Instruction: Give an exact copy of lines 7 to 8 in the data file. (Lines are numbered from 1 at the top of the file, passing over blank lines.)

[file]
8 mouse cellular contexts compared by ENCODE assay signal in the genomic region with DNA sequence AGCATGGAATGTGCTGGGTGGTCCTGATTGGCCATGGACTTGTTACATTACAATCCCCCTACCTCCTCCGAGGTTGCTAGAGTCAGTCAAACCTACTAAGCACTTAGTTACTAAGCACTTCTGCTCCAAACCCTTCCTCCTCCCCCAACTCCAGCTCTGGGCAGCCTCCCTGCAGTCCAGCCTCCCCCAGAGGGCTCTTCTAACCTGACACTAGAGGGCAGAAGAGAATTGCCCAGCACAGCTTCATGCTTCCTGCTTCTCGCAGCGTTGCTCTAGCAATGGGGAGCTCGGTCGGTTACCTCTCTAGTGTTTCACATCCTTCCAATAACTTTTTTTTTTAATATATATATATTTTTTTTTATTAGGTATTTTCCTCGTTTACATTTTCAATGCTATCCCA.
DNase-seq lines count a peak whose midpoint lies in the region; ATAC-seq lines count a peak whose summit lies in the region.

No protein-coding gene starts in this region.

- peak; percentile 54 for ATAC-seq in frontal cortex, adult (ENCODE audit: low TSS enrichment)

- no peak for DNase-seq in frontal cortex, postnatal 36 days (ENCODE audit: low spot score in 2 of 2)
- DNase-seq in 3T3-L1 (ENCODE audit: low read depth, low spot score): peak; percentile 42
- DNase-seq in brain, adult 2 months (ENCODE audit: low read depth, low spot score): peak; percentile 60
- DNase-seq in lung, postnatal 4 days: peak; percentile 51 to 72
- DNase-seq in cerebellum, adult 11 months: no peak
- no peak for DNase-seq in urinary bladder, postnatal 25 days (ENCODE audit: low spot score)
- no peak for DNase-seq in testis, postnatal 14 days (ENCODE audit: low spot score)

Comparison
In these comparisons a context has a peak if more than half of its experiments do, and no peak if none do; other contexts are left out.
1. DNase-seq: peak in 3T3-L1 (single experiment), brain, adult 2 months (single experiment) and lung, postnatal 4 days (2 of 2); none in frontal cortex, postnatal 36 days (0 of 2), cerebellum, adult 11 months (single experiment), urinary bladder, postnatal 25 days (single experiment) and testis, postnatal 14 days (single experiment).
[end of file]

- DNase-seq in brain, adult 2 months (ENCODE audit: low read depth, low spot score): peak; percentile 60
- DNase-seq in lung, postnatal 4 days: peak; percentile 51 to 72